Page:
"'work' is not synonymous with 'effortful activity,' or 'personal worth,' or 'social contribution'"

Dr. Helen Hester

As part of our website launch, Autonomy asked four leading experts in the field about the status and role of work in our society. Their responses touch on some of the most important facets of the question of work today: the gendered division of labour, the potential and actual uses of automation technologies, the changing nature of work practices themselves and more. We have also asked a question regarding basic income – a much discussed concept with a long history – that is central to current debates. This is the final week.


4. Does it still make sense to talk of a work ethic, and does work still provide recognition and a sense of meaning? How should this be negotiated in the future?


As we’ve seen throughout this series of questions, work isn’t working. One reaction to this impending crisis of work has been a resurgence of post-work politics – positions that, instead of agitating for the preservation of jobs, use the dearth of ‘good opportunities’ to argue for a reduction of the working week. Contemporary post-work projects represent a proactive response to the imagined end of contemporary job-based cultures; they eschew a glorification of the work ethic, and emphasize instead the political possibilities of an overall decrease in wage labour. One of the reasons why these positions may be gaining traction within the contemporary imagination right now is because the dividends of the secular work ethic are significantly diminishing in an era of low-wage, temporary, and precarious employment. Over the past forty years or so, high-income societies have seen middle-wage jobs being hollowed out, leaving a mass of people at the bottom, and an increasingly small number of people at the top. Wages have stagnated for many, jobs are being increasingly deskilled and, as technology reaches into new areas, the extension of underemployment risks becoming a significant issue. As such, the idea of one’s waged labour as the basis of one’s sense of purpose – as the source of social recognition, approbation, or belonging – can feel both aspirational and anachronous. Only for a privileged few is waged labour about anything other than bare, day-to-day survival, and framing paying jobs in this way inflicts a huge amount of stigma upon those who do not or cannot perform them.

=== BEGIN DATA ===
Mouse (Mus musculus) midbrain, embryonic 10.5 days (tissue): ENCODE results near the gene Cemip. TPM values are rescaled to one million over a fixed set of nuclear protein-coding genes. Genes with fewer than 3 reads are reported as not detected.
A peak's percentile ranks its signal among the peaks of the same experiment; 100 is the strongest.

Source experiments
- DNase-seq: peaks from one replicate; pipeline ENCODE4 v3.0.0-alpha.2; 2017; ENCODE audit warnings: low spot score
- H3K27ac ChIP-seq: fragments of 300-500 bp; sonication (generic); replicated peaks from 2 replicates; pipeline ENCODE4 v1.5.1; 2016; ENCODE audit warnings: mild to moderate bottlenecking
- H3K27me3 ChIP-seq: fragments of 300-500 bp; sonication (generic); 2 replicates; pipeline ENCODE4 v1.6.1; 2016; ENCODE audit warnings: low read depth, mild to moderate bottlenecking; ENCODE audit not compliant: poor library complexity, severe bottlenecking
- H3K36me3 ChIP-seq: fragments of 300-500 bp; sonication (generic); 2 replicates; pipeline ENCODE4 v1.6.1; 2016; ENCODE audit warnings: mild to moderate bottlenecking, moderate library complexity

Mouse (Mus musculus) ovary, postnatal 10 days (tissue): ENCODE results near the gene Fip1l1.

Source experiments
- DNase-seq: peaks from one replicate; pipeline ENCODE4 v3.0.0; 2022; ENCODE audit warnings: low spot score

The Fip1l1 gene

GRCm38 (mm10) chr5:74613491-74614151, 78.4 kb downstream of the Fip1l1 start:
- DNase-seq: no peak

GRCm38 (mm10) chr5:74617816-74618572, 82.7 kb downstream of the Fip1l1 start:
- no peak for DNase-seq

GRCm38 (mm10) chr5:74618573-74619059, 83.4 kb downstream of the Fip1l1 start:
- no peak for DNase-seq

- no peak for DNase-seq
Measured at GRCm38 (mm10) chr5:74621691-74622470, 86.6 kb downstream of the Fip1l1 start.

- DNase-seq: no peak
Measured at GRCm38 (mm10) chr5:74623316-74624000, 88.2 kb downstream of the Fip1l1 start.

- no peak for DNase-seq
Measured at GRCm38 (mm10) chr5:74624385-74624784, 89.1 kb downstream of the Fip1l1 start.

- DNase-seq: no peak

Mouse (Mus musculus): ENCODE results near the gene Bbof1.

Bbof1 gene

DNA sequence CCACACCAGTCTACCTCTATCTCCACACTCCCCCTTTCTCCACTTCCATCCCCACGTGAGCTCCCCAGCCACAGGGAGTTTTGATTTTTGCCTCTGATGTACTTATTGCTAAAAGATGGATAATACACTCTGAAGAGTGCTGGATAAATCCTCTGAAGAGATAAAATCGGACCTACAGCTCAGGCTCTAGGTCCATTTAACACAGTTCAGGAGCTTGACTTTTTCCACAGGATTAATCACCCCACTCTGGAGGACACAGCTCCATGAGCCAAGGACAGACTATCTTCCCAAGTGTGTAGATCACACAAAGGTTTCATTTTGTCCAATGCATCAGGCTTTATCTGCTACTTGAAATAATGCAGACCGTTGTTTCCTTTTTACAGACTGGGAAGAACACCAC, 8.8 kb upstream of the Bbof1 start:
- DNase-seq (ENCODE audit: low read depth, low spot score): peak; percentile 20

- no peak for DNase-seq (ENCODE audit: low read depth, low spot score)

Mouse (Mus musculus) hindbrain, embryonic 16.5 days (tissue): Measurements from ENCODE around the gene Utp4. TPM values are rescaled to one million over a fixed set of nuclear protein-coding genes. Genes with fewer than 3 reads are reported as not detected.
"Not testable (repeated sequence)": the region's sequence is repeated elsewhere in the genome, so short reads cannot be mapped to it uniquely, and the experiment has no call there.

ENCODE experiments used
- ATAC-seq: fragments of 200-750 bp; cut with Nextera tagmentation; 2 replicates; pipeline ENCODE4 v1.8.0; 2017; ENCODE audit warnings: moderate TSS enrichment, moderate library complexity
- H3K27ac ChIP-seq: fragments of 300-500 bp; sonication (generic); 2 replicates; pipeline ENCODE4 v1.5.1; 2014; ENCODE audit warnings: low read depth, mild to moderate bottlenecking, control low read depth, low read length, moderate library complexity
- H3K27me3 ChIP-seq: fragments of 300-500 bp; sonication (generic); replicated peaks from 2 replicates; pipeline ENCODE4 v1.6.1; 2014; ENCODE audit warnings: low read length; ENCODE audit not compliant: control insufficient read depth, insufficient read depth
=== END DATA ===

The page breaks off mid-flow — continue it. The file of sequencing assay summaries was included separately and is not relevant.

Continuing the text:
On the other hand, however, the meaninglessness of waged work to some extent bears the structure of an open secret. Lots of people frequently find their own jobs to be frustrating, immiserating, and a source of daily exploitation. These are not uncommon experiences! And yet, work as it (so often) is, is set against the fantasy of work as it should be. It’s interesting, I think, that a lot of the resistance I encounter when discussing post-work politics stems not from economic analyses, but from cultural factors – a residual sense that work can be important, enjoyable, and world-building. Certainly, some elements of some work (be it waged on unwaged) can be all these things, and as such hardly need to be resisted. But “work” is not synonymous with “effortful activity”, or “personal worth”, or “social contribution.” With this in mind, I’m rather of the opinion that ‘post-work politics’ could be usefully rebranded as ‘the fight for free time.’ This makes it more immediately apparent that unwaged activities are to be included within our transformative ambitions, without instinctively raising people’s heckles about the eradication of work as something personally meaningful. By framing the fight against work as a fight for temporal sovereignty (as Judy Wajcman puts it), it’s much more clear what the object of this political struggle really involves.


Dr. Helen Hester is Associate Professor of Media and Communication at the University of West London. Her research interests include technofeminism, social reproduction, and post-work politics, and she is a member of the international feminist working group Laboria Cuboniks. Her books include Beyond Explicit: Pornography and the Displacement of Sex (SUNY Press, 2014), Xenofeminism (Polity, 2018), and After Work: The Politics of Free Time (Verso, 2018, with Nick Srnicek)

"I’m rather of the opinion that ‘post-work politics’ could be usefully rebranded as ‘the fight for free time’"